The 2013 Legislature has been on hiatus for more than five weeks -- so it's time for an organized call for a special session. That chorus rose at the Capitol Thursday from a half-dozed House minority Republicans and several business folk adversely affected by the Legislature's extension of the sales tax to warehousing services, effective next April 1.

That's an ill-conceived tax, as the Star Tribune explained shortly after this year's regular session ended. It hammers an industry that's quite prone to relocating to avoid the tax, taking thousands of jobs with it. The warehousing sales tax is ripe for repeal whenever the Legislature is back in business, either next Feb. 25, as currently scheduled, or earlier via special session.

Stephen Lawrence of Lawrence Transportation Services, with four locations in southeastern Minnesota that sit very close to Wisconsin, pleaded for elimination of the tax threat before next February. As long as it's on the books, he'll consider relocating. "We don't know what to do next," he said.

The chief spokesman for the special session appeal was GOP Rep. Tim Kelly of Red Wing, where Red Wing Shoes has said it will put on hold planning for a new $20 million distribution center in Minnesota. That facility would add 80 jobs and store 600,000 pairs of shoes, said company warehouse manager John Sachen, a recent unsuccessful mayoral candidate in Red Wing. 

Their appeals for an early remedy reminded me of others I've heard in other years. Invariably, unintended consequences appear after omnibus bills go into the books. Hastily hatched bills turn out to contain unpleasant surprises or just plain mistakes. And most years, summer brings unforeseen events that call for a response from state government. Minnesota has seen plenty of natural disaster-related special sessions in the past decade.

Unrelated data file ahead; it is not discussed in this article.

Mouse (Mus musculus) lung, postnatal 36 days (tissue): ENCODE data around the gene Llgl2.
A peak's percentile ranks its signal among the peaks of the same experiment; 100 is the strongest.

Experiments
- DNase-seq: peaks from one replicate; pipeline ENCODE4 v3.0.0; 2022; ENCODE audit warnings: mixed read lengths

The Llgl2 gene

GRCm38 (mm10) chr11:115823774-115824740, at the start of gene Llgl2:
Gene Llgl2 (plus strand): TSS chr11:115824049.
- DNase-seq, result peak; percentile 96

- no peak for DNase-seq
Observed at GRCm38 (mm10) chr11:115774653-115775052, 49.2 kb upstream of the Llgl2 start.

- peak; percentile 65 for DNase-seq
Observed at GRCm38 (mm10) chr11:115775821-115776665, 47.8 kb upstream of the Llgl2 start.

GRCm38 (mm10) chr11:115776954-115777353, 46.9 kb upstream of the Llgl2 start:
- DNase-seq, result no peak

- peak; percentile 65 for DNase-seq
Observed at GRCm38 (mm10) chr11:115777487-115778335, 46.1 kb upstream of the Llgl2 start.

Gov. Mark Dayton has taken to calling the regular legislative assemblage in 2014 the "unsession," devoted at least in part to the repeal of outdated laws. How about an "oops" session? It would be a week or two in the fall of odd-numbered (non-election) years, devoted to correcting legislative goofs, responding to summer events, disastrous and otherwise, and getting a jump on committee work for the coming year. It would not be dependent on a gubernatorial call to function, but would be time-limited, to prevent malingering at taxpayer expense.

Minnesota's legislative calendar was last altered 42 years ago with a switch to annual rather than biennial sessions. But the calendar otherwise reflects the 19th century notion that state government needs only a few months of legislative branch activity each year. Minnesota has gained nearly 2 million people and a good deal more complexity since 1971. A new look at the old calendar seems in order.